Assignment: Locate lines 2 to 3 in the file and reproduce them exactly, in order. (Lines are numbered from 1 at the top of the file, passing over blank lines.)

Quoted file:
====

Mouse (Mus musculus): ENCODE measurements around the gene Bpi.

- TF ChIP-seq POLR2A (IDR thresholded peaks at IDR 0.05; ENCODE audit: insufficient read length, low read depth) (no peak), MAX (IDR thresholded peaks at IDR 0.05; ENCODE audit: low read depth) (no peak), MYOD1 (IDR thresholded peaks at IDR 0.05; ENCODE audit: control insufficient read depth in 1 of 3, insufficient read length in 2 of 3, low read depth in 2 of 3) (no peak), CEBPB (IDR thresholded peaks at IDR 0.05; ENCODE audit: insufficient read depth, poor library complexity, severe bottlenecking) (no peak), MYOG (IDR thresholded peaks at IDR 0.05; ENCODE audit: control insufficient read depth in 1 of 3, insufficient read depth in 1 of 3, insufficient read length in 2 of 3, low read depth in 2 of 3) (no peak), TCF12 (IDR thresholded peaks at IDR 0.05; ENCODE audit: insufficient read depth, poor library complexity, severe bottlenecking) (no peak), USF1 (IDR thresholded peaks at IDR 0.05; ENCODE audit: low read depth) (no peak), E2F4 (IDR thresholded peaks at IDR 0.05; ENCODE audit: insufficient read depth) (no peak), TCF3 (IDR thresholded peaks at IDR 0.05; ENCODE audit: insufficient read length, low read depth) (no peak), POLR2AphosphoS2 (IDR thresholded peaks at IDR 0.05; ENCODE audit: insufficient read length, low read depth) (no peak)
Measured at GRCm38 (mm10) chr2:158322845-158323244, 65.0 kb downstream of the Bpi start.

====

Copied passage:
- TF ChIP-seq POLR2A (IDR thresholded peaks at IDR 0.05; ENCODE audit: insufficient read length, low read depth) (no peak), MAX (IDR thresholded peaks at IDR 0.05; ENCODE audit: low read depth) (no peak), MYOD1 (IDR thresholded peaks at IDR 0.05; ENCODE audit: control insufficient read depth in 1 of 3, insufficient read length in 2 of 3, low read depth in 2 of 3) (no peak), CEBPB (IDR thresholded peaks at IDR 0.05; ENCODE audit: insufficient read depth, poor library complexity, severe bottlenecking) (no peak), MYOG (IDR thresholded peaks at IDR 0.05; ENCODE audit: control insufficient read depth in 1 of 3, insufficient read depth in 1 of 3, insufficient read length in 2 of 3, low read depth in 2 of 3) (no peak), TCF12 (IDR thresholded peaks at IDR 0.05; ENCODE audit: insufficient read depth, poor library complexity, severe bottlenecking) (no peak), USF1 (IDR thresholded peaks at IDR 0.05; ENCODE audit: low read depth) (no peak), E2F4 (IDR thresholded peaks at IDR 0.05; ENCODE audit: insufficient read depth) (no peak), TCF3 (IDR thresholded peaks at IDR 0.05; ENCODE audit: insufficient read length, low read depth) (no peak), POLR2AphosphoS2 (IDR thresholded peaks at IDR 0.05; ENCODE audit: insufficient read length, low read depth) (no peak)
Measured at GRCm38 (mm10) chr2:158322845-158323244, 65.0 kb downstream of the Bpi start.